The Ancient Scents of Japan – Incense Experiences in Tokyo
Japan has a long history of incense use, and trying out incense by visiting some of Tokyo’s incense shops is always a rewarding experience.
This is a guest post from the incense expert Alexander Wireen, please see his info at the bottom of the post. Enjoy!
The first record of incense use in Japan is from the 600th century, when use of incense started in Buddhist rituals. As the rulers of Japan got more orientated towards Buddhism around year 710, incense found its way into governmental rituals that had previously been performed according to Japan’s ancient belief Shinto.
Incense is still used as a part of religious rituals in Japan, and the the smell of incense is almost always present in Buddhist temples as well as Shinto shrines. Apart from the religious use of incense, Japan also has a strong tradition of “listening to incense”, that is, enjoying incense outside of a religious context.
Different kinds of Japanese incense
The oldest type of incense in Japan consists of a mix of finely chopped aromatic ingredients like agar-wood, sandal wood, spices and aromatic resins. This kind of incense does not burn by itself, but has to be placed on top of a heat source to reveal its scent.
Nowadays incense sticks are by far the most common way to enjoy incense. Methods to manufacture incense sticks were introduced to Japan from China or Korea in the 16th century. The same method can also be used to manufacture incense cones or spirals.
Where to buy incense in Japan
Since incense is so commonly used in worshipping and also in peoples homes, it can even be found in Japanese supermarkets. However, if you go to a non-specialised shop like a supermarket or convenient store you are very likely to find only incense of so called “everyday incense” quality. This is the most simple kind of incense. Most incense manufacturers make incense of different quality, where the “everyday incense” is the most economical one.
Everyday incense is made by the same methods as premium incense, but the ingredients are of simpler quality and thus does not have the same complex smell bouquet that distinguishes the more expensive premium incense.
To experience the full spectrum of Japanese incense I recommend that you visit a specialised incense store where the staff will guide you and you will have a wider range to choose from. You will often find the everyday incense sold in the supermarkets here as well, but along with a selection of premium incense and incense utensils that you will not find in non-specialised stores. Visiting an incense store will also give you an insight into traditional Japanese aesthetics and shop culture.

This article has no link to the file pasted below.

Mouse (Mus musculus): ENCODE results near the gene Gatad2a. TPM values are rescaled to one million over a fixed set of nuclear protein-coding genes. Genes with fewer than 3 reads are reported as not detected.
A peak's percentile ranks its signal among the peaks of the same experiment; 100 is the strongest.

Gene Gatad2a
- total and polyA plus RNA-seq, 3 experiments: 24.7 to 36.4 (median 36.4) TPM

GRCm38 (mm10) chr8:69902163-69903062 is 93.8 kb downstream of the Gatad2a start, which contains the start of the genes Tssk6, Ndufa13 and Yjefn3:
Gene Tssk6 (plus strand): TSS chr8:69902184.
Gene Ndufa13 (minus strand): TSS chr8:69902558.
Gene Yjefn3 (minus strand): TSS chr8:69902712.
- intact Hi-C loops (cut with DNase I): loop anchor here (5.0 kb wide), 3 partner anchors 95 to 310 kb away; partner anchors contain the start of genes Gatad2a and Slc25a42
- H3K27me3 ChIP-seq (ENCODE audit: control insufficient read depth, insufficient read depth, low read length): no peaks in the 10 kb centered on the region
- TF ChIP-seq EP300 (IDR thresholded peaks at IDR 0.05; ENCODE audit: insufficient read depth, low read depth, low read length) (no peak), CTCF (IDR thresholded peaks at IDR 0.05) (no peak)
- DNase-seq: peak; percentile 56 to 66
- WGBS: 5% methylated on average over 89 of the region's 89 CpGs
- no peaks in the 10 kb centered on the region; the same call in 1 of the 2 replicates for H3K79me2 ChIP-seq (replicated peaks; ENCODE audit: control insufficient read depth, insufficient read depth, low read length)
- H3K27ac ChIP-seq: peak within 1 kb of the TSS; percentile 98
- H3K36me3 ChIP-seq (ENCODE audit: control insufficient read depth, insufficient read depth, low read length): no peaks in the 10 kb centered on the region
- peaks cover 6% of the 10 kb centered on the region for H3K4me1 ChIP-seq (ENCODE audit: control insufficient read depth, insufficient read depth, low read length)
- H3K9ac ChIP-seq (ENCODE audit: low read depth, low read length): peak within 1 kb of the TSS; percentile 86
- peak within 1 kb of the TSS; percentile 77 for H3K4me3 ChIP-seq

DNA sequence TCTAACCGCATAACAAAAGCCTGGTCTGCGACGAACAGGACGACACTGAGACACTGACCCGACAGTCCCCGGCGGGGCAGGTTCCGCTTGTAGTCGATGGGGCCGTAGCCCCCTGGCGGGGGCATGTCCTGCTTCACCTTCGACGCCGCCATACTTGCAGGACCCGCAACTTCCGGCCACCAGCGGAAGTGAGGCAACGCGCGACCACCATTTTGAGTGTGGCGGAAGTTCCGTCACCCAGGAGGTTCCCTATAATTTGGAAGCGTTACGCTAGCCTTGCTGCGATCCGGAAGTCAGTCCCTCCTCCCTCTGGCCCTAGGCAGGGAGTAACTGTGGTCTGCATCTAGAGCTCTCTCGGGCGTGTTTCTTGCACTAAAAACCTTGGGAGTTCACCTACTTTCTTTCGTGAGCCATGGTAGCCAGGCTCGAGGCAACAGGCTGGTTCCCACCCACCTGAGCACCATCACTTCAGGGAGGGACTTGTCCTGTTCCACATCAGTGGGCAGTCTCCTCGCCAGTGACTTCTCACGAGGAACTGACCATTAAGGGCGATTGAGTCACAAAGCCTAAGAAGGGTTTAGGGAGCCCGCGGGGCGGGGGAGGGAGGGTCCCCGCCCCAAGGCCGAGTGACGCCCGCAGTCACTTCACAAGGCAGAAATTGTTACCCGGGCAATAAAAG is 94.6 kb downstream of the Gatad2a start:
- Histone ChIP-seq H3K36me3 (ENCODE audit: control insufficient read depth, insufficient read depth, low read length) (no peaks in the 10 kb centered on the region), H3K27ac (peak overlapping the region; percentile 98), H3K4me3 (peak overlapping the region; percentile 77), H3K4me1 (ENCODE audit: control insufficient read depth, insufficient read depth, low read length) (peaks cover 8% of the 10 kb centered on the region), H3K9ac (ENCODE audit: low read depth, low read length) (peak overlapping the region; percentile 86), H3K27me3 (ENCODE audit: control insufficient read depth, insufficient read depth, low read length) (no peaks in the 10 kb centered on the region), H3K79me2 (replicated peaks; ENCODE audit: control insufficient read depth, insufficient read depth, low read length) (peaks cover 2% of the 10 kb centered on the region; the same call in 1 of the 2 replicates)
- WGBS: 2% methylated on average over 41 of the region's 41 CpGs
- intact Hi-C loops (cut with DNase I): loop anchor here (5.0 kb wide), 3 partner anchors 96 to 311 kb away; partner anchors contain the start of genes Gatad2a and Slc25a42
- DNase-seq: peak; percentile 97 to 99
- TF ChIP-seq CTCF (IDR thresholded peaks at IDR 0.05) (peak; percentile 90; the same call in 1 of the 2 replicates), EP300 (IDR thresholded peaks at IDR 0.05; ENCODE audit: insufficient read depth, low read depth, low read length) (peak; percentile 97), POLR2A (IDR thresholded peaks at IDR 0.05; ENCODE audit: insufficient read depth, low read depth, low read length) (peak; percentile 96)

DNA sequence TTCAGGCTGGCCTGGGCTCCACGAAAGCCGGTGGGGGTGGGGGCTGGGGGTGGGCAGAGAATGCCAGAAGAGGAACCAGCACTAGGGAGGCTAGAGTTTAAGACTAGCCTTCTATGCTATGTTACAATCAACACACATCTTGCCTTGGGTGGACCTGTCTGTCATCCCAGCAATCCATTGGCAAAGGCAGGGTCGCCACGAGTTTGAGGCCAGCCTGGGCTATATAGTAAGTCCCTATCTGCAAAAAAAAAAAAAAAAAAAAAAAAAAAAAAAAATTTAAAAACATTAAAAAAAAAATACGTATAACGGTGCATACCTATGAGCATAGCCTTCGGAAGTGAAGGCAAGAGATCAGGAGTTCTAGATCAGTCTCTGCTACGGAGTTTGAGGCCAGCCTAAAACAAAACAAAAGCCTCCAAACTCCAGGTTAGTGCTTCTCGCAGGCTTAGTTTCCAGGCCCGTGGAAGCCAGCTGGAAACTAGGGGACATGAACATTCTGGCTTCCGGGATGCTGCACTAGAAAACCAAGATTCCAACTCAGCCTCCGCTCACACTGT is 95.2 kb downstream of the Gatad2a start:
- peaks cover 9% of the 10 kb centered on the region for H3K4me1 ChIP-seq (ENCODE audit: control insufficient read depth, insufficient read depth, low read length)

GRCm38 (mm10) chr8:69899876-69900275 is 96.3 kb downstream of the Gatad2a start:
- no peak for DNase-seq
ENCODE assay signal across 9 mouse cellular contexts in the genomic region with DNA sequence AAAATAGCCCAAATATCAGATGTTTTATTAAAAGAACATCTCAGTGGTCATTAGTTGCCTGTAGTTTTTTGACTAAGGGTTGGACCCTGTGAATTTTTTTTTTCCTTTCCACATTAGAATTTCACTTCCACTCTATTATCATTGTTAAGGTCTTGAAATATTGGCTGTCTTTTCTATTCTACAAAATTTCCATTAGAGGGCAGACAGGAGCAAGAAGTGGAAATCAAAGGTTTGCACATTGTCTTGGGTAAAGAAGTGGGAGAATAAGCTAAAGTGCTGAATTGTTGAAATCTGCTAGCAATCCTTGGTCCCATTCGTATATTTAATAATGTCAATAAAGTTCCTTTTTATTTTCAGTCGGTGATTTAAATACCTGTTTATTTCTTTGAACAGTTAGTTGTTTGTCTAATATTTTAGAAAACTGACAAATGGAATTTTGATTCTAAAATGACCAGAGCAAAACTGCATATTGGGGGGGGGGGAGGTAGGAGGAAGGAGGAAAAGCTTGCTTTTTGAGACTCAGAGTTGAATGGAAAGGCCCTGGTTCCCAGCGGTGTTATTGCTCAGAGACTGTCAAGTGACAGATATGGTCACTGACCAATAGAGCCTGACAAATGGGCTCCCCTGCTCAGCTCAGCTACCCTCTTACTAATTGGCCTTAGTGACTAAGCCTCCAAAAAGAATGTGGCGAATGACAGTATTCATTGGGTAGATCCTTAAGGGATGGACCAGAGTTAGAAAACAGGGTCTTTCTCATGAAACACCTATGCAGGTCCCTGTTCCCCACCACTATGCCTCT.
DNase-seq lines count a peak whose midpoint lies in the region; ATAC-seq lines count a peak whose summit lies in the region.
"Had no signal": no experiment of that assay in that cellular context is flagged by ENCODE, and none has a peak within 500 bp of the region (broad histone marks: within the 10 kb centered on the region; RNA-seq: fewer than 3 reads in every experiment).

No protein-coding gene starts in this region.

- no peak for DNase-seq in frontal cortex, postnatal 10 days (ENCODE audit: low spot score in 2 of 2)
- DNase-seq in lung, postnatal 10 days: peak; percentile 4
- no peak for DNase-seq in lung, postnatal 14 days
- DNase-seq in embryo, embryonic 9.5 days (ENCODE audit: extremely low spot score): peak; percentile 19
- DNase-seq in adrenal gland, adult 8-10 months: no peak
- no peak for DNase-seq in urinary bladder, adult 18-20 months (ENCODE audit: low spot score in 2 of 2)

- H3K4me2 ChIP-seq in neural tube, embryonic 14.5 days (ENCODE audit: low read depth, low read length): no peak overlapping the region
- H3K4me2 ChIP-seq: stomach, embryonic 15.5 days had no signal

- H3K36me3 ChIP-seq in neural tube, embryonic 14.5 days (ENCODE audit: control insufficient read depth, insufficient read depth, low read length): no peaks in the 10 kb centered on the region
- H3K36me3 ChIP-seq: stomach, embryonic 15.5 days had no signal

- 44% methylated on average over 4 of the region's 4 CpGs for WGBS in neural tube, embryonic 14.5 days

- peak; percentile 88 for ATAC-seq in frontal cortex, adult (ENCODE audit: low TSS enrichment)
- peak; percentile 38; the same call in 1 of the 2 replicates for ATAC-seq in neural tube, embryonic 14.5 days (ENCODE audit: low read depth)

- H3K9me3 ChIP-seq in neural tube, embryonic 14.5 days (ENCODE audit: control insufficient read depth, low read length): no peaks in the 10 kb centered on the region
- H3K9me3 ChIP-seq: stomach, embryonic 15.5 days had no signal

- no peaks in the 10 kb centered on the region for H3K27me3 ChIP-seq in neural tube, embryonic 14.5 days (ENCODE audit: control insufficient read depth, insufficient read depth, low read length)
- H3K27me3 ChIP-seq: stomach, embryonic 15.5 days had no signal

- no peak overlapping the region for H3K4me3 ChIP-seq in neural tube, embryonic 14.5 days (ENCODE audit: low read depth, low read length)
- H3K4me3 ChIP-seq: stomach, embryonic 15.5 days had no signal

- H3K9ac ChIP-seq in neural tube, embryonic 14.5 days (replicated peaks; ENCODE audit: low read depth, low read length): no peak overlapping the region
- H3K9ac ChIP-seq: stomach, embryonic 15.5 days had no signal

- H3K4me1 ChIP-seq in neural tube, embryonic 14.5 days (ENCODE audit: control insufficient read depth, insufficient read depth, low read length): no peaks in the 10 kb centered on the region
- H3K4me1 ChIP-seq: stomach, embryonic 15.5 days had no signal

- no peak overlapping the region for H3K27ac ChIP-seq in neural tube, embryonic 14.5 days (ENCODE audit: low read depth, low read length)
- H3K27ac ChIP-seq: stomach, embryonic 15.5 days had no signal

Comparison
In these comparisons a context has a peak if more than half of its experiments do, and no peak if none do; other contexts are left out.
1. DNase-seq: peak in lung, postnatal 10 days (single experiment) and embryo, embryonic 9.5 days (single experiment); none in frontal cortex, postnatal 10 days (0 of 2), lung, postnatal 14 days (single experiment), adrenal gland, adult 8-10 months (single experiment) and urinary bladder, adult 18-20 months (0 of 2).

While the main scent giving ingredients (aromatic wood, resins and spices) in most Japanese incense are indeed vegan, operculum is often used in premium incense to stabilize and thicken the scent. Operculum is a part of the shell of certain sea snails. While Japanese incense has its roots in Buddhism which does not utilize animal materials in worship, the view of what is an animal and not has changed during the centuries, and so even many traditional Buddhist incense recipes contains this ingredient from sea snails.
Apart from operculum I have not come across any incense ingredients with animal origin still being used in Japanese incense.
Incense makers seldom list their ingredients on the package, but if you ask in the shop they can usually help you find an incense without operculum.
The best incense shops in Tokyo
All large incense manufacturers of Japan has shops in Tokyo, but there are also several smaller traditional shops that carries small scale, hand made incense. To get you on track I will recommend a few shops with different views on the subject.
One nice thing with incense shops is that you can visit the most exclusive shop in town and still expect to get away cheap if you want to. Even if the shop should only carry the most expensive incense, there are always smaller, not to expensive packages to buy.
If you’re only going to visit one shop, this is it. Kohgen Ginza carries incense from every bigger incense brand in Japan. You can step in and buy a simple everyday incense and holder, or get hold of that rare exotic wood you have been looking for. Kohgen has it all.
The lower floor has packaged incense, and on the second floor you will find incense ingredients as well as Buddhist bracelets.
Address: 4 Chome-14-15 Ginza, Chūō-ku, Tōkyō
This is a small one-of-a-kind incense shop with beautiful wood interior. It’s located in small street, and not obviously easy to find. Inside of the shop you will find specially produced incense unique to this shop, as well as exclusive incense utensils in ceramic. While Kodago’s incense is quite expensive by the pound you can still find smaller packages for the price of a snack in a convenient store.
Address: 3 Chome−3 Azabujūban Minato-ku, Tōkyō
Kyukyodo is a famous incense and stationary store with branches in Kyoto and Tokyo. On the lower floor you will find all kinds of traditional Japanese paper products, like cards and gift wraps. On the second floor there are incense and calligraphy tools.
Address: 5 Chome-7-4 Ginza, Chūō-ku, Tōkyō
Incense merchant and founder
Sorkfjord Fuma Vegan Japanese Incense